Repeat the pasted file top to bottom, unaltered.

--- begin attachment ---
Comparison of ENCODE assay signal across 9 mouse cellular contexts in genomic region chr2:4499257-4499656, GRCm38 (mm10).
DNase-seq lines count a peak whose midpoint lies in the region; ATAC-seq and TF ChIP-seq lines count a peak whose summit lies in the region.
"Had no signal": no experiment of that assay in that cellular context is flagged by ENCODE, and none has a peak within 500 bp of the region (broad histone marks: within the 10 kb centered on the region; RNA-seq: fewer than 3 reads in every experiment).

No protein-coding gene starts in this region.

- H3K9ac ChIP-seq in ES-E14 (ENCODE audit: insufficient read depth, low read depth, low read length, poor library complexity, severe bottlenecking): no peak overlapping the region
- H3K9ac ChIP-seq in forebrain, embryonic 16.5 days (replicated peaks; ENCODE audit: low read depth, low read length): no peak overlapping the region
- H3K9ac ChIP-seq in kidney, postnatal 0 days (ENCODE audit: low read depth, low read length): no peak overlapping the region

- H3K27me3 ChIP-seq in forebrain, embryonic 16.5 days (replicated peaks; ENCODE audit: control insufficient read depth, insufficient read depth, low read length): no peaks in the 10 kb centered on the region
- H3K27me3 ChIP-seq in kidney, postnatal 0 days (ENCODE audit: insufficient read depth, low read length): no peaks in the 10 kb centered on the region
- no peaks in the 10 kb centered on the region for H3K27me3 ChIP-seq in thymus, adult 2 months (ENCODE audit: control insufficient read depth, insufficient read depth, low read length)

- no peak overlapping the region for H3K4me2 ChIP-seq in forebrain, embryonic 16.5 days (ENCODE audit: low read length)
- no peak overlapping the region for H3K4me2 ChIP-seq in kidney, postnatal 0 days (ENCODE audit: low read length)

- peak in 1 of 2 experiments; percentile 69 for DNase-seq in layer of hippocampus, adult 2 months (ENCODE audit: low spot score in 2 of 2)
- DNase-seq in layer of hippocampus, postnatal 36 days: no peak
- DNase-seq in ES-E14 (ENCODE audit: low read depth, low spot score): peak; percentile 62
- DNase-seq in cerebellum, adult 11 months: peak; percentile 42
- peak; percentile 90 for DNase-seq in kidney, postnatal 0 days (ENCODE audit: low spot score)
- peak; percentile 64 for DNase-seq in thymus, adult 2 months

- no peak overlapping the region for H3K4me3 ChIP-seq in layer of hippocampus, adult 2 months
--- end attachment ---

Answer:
Comparison of ENCODE assay signal across 9 mouse cellular contexts in genomic region chr2:4499257-4499656, GRCm38 (mm10).
DNase-seq lines count a peak whose midpoint lies in the region; ATAC-seq and TF ChIP-seq lines count a peak whose summit lies in the region.
"Had no signal": no experiment of that assay in that cellular context is flagged by ENCODE, and none has a peak within 500 bp of the region (broad histone marks: within the 10 kb centered on the region; RNA-seq: fewer than 3 reads in every experiment).

No protein-coding gene starts in this region.

- H3K9ac ChIP-seq in ES-E14 (ENCODE audit: insufficient read depth, low read depth, low read length, poor library complexity, severe bottlenecking): no peak overlapping the region
- H3K9ac ChIP-seq in forebrain, embryonic 16.5 days (replicated peaks; ENCODE audit: low read depth, low read length): no peak overlapping the region
- H3K9ac ChIP-seq in kidney, postnatal 0 days (ENCODE audit: low read depth, low read length): no peak overlapping the region

- H3K27me3 ChIP-seq in forebrain, embryonic 16.5 days (replicated peaks; ENCODE audit: control insufficient read depth, insufficient read depth, low read length): no peaks in the 10 kb centered on the region
- H3K27me3 ChIP-seq in kidney, postnatal 0 days (ENCODE audit: insufficient read depth, low read length): no peaks in the 10 kb centered on the region
- no peaks in the 10 kb centered on the region for H3K27me3 ChIP-seq in thymus, adult 2 months (ENCODE audit: control insufficient read depth, insufficient read depth, low read length)

- no peak overlapping the region for H3K4me2 ChIP-seq in forebrain, embryonic 16.5 days (ENCODE audit: low read length)
- no peak overlapping the region for H3K4me2 ChIP-seq in kidney, postnatal 0 days (ENCODE audit: low read length)

- peak in 1 of 2 experiments; percentile 69 for DNase-seq in layer of hippocampus, adult 2 months (ENCODE audit: low spot score in 2 of 2)
- DNase-seq in layer of hippocampus, postnatal 36 days: no peak
- DNase-seq in ES-E14 (ENCODE audit: low read depth, low spot score): peak; percentile 62
- DNase-seq in cerebellum, adult 11 months: peak; percentile 42
- peak; percentile 90 for DNase-seq in kidney, postnatal 0 days (ENCODE audit: low spot score)
- peak; percentile 64 for DNase-seq in thymus, adult 2 months

- no peak overlapping the region for H3K4me3 ChIP-seq in layer of hippocampus, adult 2 months